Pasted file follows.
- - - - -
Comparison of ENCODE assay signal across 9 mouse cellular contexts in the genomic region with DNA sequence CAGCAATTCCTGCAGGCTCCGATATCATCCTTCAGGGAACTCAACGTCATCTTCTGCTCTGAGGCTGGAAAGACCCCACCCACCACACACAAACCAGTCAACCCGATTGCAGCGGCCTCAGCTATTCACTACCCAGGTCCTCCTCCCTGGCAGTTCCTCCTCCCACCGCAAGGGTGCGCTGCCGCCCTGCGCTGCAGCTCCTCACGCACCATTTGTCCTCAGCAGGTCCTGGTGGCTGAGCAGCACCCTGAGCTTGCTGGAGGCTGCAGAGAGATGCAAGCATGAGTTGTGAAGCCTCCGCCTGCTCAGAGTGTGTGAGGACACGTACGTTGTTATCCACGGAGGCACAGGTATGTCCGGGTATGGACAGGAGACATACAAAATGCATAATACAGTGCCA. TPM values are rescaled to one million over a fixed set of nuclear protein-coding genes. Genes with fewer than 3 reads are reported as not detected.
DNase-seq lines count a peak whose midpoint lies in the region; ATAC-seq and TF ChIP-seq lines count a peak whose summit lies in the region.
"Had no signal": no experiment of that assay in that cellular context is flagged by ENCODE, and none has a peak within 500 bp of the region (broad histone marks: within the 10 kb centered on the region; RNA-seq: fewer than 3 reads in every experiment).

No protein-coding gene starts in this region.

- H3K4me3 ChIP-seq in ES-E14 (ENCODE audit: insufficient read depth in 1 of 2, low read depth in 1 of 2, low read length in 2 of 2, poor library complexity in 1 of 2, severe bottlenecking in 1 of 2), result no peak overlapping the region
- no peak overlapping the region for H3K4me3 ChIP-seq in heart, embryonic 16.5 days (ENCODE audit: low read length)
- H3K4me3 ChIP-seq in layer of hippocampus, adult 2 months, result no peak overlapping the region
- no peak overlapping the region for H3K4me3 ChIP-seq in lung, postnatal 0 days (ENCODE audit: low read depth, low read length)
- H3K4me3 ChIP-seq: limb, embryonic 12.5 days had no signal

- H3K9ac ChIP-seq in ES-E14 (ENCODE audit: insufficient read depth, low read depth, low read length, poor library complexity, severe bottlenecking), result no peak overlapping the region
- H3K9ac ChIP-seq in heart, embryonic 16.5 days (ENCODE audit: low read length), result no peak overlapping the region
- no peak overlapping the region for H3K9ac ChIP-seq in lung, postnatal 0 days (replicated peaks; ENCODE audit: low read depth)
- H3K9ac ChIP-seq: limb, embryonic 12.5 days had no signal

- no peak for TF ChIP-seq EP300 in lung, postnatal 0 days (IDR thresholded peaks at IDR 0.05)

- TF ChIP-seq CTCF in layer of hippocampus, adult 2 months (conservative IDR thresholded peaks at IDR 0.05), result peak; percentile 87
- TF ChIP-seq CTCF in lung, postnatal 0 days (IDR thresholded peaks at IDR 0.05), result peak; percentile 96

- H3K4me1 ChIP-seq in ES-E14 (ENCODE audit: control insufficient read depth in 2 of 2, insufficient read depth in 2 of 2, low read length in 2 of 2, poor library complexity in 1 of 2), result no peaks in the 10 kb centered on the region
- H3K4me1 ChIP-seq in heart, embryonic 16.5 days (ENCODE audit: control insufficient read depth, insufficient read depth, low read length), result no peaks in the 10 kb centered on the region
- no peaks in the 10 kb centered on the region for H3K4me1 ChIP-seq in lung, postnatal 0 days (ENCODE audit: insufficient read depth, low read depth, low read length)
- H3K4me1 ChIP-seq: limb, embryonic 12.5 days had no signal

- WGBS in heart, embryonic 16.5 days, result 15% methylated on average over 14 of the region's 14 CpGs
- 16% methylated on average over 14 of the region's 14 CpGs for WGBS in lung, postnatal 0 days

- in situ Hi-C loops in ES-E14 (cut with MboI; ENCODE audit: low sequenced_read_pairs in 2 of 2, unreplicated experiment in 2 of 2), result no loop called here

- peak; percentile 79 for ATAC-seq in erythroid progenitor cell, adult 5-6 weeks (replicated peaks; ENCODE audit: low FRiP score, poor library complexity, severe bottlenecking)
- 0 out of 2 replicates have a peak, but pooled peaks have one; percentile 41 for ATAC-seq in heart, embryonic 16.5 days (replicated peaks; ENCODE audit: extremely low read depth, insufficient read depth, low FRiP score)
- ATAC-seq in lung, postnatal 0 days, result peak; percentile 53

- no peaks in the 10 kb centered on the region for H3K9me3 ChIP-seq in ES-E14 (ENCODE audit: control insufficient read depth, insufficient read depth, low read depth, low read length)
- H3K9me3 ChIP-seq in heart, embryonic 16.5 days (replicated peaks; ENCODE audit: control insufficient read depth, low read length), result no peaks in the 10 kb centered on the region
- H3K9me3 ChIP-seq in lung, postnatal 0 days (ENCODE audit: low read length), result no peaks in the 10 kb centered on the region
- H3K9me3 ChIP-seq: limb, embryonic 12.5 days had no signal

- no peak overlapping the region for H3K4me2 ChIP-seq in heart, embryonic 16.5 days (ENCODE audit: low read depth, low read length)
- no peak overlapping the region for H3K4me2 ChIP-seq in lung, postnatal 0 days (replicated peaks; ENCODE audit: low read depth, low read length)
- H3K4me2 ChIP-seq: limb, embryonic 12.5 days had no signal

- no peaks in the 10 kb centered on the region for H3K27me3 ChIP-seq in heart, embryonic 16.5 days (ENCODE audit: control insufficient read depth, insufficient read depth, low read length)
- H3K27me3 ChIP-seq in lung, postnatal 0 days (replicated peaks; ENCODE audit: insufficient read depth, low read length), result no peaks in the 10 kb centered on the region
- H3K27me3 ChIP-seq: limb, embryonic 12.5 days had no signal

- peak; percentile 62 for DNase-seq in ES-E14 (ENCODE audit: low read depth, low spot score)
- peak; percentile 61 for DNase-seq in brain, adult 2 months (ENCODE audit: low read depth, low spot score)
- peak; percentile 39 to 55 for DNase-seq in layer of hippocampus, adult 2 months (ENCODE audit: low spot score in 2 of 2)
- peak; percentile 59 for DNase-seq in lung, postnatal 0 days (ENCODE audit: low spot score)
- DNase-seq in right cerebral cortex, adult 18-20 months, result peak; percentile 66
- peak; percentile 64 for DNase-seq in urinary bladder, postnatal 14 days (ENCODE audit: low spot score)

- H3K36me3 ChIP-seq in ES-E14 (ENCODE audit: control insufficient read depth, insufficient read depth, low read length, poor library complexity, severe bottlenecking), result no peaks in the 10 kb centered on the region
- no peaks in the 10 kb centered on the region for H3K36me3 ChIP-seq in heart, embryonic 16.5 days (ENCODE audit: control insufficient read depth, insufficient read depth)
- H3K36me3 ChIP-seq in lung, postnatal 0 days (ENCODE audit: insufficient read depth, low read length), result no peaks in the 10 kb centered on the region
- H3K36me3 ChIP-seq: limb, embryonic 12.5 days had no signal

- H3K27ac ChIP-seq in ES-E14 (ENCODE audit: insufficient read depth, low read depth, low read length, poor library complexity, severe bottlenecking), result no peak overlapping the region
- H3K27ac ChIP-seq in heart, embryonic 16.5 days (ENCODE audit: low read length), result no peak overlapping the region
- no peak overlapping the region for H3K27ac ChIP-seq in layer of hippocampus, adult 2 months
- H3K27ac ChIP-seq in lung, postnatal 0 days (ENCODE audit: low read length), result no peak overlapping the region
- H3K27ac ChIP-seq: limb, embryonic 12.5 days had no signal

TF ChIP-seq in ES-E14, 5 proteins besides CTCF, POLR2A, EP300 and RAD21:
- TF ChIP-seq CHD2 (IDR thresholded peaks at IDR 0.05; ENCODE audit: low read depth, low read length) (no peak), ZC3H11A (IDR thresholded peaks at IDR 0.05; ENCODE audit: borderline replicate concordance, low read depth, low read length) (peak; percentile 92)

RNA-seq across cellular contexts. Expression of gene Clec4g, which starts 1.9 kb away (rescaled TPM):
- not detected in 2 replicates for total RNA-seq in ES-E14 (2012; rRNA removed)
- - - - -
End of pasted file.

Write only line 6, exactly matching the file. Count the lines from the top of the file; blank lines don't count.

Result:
- no peak overlapping the region for H3K4me3 ChIP-seq in heart, embryonic 16.5 days (ENCODE audit: low read length)